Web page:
The CEO of the Minerals Council of NSW, Stephen Galilee, doesn't seem keen for the Hunter to diversify its economy and prepare for the opportunities and challenges that will come as the countries we sell coal to switch their economies towards renewable energy. Read Daniel McLaughlin's opinion piece in the Newcastle Herald here
The Hunter needs to gear up for a renewable future, the author says.
There's been a fair amount of speculation in the aftermath of the federal election about how the regions are represented politically, and how we are let down. The Hunter is let down by city-based mining executives and politicians who use our region to score political points while failing to help us prepare and renew our economies so that we are resilient against downturns in coal mining.
Five years ago, a few thousand people in our region were laid off by mining companies when coal prices dropped. It wasn't just miners affected, but small and medium businesses, our towns, our communities.
Mining coal is becoming more uncertain as other countries switch towards renewables.
All we ask for is a safety net, so our communities do not suffer when mining companies decide to cut and run, for whatever reason.
We've heard from people from coal mining communities in Australia and around the world talking about how the decline of mining has affected them. Their message to us has been clear: there is nothing to fear from diversifying your economy and creating new jobs in different industries.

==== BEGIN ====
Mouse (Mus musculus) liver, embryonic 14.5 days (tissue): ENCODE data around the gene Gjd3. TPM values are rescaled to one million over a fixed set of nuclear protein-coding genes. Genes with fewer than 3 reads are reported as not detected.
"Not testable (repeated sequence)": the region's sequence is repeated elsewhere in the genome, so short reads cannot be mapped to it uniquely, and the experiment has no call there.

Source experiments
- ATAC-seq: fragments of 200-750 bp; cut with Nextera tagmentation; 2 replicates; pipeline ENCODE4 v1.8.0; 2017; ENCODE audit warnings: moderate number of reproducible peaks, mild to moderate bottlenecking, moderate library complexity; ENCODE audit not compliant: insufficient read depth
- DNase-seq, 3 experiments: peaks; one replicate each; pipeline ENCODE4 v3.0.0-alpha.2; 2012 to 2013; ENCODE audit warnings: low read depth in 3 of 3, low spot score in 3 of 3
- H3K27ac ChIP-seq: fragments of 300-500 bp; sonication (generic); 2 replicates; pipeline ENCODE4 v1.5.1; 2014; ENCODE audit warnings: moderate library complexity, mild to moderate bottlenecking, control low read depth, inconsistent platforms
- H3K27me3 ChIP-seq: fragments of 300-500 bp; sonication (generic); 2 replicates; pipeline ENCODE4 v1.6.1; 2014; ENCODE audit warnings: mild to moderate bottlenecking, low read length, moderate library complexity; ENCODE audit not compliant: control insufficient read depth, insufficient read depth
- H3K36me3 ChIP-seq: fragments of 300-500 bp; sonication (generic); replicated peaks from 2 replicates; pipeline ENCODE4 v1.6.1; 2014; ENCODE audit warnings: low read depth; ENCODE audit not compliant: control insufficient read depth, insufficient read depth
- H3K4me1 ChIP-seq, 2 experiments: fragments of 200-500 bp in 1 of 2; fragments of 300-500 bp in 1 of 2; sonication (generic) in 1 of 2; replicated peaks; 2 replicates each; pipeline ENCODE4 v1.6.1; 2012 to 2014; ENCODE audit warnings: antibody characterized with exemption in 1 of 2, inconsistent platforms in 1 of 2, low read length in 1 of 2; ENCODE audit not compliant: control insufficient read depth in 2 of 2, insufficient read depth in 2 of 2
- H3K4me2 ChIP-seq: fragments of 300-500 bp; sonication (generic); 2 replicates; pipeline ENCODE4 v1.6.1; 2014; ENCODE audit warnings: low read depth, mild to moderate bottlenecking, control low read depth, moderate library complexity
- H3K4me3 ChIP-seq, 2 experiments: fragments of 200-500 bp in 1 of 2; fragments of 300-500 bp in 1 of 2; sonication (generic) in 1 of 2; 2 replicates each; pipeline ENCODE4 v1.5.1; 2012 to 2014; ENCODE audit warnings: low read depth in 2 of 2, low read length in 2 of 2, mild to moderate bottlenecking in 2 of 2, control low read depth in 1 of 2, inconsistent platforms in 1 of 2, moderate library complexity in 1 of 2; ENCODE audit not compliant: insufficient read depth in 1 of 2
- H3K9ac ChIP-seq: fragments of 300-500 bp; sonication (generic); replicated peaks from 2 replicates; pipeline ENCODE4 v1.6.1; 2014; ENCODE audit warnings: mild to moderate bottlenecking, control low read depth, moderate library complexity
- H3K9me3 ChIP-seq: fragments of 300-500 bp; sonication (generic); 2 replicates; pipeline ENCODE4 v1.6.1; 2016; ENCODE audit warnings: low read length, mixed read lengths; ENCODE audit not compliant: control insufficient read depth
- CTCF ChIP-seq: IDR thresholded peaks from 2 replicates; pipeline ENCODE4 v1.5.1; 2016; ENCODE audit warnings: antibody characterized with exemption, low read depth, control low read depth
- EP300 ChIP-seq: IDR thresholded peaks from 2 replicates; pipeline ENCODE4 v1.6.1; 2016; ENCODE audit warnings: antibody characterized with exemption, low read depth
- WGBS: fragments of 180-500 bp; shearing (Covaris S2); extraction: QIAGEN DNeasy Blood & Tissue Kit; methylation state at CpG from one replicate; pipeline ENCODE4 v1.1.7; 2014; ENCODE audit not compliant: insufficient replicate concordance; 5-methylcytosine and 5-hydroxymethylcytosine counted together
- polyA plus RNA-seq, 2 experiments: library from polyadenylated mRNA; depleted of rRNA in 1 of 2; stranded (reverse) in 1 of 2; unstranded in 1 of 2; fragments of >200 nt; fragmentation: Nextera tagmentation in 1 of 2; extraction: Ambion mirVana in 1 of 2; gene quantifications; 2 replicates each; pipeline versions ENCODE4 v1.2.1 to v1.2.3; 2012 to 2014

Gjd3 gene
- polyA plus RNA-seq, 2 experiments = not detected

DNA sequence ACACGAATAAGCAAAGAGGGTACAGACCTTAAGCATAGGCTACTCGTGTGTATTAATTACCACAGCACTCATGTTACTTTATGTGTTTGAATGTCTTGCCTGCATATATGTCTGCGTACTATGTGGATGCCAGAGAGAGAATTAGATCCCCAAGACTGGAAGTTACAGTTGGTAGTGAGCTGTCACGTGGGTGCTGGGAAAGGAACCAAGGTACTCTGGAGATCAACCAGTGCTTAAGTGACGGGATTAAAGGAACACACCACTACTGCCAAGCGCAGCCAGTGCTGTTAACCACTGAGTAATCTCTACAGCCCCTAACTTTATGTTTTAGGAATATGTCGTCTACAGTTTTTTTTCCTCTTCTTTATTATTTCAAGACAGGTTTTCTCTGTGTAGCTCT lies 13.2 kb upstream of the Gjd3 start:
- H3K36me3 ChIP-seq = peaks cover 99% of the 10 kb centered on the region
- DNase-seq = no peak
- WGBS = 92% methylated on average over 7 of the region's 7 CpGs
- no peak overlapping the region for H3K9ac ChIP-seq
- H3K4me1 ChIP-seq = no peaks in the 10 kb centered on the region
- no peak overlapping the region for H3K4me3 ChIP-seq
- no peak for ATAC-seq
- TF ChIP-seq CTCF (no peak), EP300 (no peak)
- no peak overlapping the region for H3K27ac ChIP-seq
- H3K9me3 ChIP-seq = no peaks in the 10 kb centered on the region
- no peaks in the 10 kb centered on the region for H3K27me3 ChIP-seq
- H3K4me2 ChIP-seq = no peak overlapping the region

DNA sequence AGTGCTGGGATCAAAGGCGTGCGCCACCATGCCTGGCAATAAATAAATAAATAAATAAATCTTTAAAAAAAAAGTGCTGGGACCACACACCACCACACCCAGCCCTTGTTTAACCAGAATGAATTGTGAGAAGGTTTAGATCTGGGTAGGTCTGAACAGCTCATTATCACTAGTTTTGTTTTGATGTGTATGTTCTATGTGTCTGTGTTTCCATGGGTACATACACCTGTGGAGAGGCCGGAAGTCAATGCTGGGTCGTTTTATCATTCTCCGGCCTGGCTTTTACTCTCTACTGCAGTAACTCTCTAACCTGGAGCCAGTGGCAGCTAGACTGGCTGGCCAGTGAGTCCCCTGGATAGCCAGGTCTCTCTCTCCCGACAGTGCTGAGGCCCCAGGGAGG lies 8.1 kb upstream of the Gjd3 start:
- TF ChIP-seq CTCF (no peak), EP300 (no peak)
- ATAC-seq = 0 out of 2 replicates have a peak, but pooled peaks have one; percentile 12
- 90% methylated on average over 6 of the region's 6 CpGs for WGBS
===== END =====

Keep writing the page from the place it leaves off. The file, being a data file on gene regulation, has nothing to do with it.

Regardless of what happens with coal, if you prepare now you will emerge more prosperous, and more diverse, with higher regional employment.
They warned that mining companies are the last to admit that change is coming and that we must not wait for permission, but to start making our own plan to diversify the Hunter and create more and lasting jobs.
We're lucky in the Hunter. We have a port, rail and electricity infrastructure, manufacturing know-how, a reliable river, rich soils and a big population of people who love the region. We honour our coal mining heritage and are determined to ensure we have more strings to our bow.
The mining lobby in Sydney might be trying to make diversification a dirty word but it won't wash.
We're passionate about our region and are working together respectfully at a local level to start the transformation we need to build a stronger economy.
Our message to Sydney is polite, but firm - we need to follow the road to renewal, to ensure we can weather the storms, whatever comes.
Daniel McLaughlin lives in Ashtonfield and is a supporter of Lock the Gate